Book: Reality Boulevard by Melissa Jo Peltier
|5 stars based on the 3 most helpful Amazon reviews|
Melissa Jo Peltierabout this book: "Ken steepled his fingers and gazed thoughtfully up at the ceiling. "Dwarves have done very well for us in primetime ... "
" ... of course you can never go wrong with pimps, sluts, hoes and bitches. " He winked at Kevin. "We don't mean that in any kind of racist or sexist context, of course.
"Anyway, our best night of the week is our Sunday primetime lineup. We call it - for lack of a better term - our 'freaks and losers' block. "
The above conversation, which takes place in my novel "Reality Boulevard" between two 20-something cable network executives and the book's main character, veteran award-wining producer Marty Maltzman, reads like satire, doesn't it?
The irony is, these statements are word for word transcriptions of meetings I've found myself in as a longtime producer of non-fiction television. I mean it. Those meetings really happened.
If I were to recount what was really said in some other meetings I've attended, it wouldn't even read as satire. You'd think it was over-exaggerated fantasy or a bad Saturday Night Live sketch. I couldn't include those in the book without being accused of jumping the shark (a television-inspired term!)
One day a few years ago, I was sitting in one of those hellacious meetings, listening to some young, inexperienced executives recounting the kind of flavor-of-the-month reality shows they were seeking that day, and I felt like I'd died inside. I thought I was going to be ill. I listened to them talk without conscience or any kind of awareness of the fact that these shows they were touting would be influencing the minds of millions of people. I said to myself, "How did I get here?"
I started out in television and film wanting to tell important stories; wanting to change the world for the better through this incredibly powerful medium. I was young and naive, but early in my career, I actually had that chance, producing, directing and writing powerful prime time documentaries like "Scared Silent" and "Break the Silence" (about child abuse.) As the years went on, I wrote and produced wonderful historical documentaries for A&E and History in their early years. I felt good about myself and my work, I was learning, growing, meeting fascinating people, traveling to great locations. I was able to use my talents and skills for good. I had so much fun in my work, I formed a company with two partners I respected and we set out to do more projects that we cared about.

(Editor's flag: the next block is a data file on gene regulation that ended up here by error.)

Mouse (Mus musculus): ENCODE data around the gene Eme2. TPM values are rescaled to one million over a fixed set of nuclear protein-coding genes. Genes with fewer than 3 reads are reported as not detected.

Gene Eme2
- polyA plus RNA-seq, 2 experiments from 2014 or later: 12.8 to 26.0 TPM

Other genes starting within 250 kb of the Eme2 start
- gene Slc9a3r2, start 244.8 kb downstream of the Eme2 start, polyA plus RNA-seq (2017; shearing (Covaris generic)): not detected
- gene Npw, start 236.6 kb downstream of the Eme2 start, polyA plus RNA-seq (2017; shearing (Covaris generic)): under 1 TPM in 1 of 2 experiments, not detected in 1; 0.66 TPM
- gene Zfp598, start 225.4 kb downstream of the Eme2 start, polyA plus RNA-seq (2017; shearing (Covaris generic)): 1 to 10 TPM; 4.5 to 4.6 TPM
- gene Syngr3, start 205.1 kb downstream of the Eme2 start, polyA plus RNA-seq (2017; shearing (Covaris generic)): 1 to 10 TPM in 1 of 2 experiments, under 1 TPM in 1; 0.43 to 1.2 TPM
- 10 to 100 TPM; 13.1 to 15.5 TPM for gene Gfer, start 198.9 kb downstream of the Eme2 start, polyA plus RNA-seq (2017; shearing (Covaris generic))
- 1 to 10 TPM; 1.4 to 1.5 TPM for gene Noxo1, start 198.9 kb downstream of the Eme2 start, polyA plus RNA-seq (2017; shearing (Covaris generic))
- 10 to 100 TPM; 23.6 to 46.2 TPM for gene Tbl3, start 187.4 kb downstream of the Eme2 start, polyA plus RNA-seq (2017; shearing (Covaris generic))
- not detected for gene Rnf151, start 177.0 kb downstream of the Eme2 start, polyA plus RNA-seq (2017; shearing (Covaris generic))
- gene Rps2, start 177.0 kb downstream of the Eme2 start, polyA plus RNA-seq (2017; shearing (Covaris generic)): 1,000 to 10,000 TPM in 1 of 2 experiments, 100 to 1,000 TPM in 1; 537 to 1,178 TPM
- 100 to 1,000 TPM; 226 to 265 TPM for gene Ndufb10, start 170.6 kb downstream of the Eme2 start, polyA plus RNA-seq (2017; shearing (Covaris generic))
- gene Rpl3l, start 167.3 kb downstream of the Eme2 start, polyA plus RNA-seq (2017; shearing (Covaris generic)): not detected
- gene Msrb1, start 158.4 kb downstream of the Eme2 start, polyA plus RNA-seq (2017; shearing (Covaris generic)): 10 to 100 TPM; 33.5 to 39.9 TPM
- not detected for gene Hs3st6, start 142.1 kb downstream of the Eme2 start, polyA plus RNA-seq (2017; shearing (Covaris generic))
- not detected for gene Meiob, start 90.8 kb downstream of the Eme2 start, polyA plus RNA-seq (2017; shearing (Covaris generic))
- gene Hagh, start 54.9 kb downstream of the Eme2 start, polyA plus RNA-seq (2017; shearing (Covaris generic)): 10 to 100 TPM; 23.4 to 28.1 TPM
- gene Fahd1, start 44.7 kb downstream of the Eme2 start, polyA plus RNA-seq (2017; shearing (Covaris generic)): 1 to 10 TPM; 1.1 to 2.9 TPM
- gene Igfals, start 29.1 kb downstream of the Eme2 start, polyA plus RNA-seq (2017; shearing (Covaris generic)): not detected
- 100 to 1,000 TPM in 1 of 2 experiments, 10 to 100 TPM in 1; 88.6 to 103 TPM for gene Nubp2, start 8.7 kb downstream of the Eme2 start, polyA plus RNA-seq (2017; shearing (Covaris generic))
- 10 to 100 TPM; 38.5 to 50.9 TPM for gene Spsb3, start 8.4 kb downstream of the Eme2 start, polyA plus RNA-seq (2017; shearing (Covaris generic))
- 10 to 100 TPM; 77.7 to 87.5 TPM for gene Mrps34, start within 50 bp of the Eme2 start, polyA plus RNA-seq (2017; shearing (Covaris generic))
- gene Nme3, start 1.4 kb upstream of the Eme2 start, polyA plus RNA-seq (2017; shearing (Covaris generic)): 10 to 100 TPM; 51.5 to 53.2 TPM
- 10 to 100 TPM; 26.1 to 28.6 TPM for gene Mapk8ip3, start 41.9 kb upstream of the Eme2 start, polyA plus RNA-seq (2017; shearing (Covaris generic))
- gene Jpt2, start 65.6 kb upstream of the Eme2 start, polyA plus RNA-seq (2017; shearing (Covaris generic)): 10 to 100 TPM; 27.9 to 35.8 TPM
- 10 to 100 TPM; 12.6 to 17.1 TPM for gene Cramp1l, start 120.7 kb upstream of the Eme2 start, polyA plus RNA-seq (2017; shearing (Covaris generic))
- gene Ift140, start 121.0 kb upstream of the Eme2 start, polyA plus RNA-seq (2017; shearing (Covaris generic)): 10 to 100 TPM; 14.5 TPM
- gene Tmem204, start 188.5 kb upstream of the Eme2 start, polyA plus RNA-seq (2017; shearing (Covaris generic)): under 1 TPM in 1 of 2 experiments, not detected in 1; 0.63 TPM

But the climate in television was already changing. Little by little, the stories I wanted to tell - important stories, entertaining stories, fascinating stories, stories with messages - were deemed not commercial enough, the characters "not larger than life." I realized, if television had been like this when I first got into it, I might have become a used car salesman instead. It's a far more honest profession. I believe most reality TV is not only mindless and useless, it's actually negative and dangerous. It promotes dangerous negative stereotypes, particularly of women and racial minorities. It ratchets up the pressure on girls whose body images are already terrible, given the media onslaught of size zero movie stars they are forced to compare themselves to. It teaches people that the end justifies the means - that backstabbing and lying are justifiable life strategies. And worst of all, it gives an up and coming generation a wrong impression of what's important in life - that the only thing you need to be in life is famous. Famous for nothing is fine, famous for something bad is just as acceptable. But if you're not famous, you're nothing.
There was a line in the recent Meryl Streep movie, "Irony Lady," where Streep as Margaret Thatcher says, "Today, all anybody wants is to 'be someone.' In my day, we wanted to 'do something'."
This was the inspiration behind "Reality Boulevard".
But beyond the serious stuff, I wanted to convey some of the absurdity of the Hollywood culture, and some of the fun, colorful characters I've met along the way during my 20 plus years in the business. I actually fell in love with my characters, particularly the producer Marty Maltzman, who is actually modeled on my own television mentor, and Marty's fictional friend and mentor, Jerry Stone, who is a combination of old school Hollywood gentleman I've had the pleasure and honor to know over the years.
I want my readers to have fun, to laugh, to gasp, to enjoy the ride into an unknown world they thought they already knew.
I do hope they come off of that ride looking at reality television and the media a little bit more critically, but most of all, I just hope they have a hell of a good time!
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Video 1: Reality Boulevard - writer Melissa Jo Peltier reads an excerpt
Video 2: Best-selling writer Melissa Jo Peltier takes us on a tour of the locations in her wickedly funny new novel Reality Boulevard
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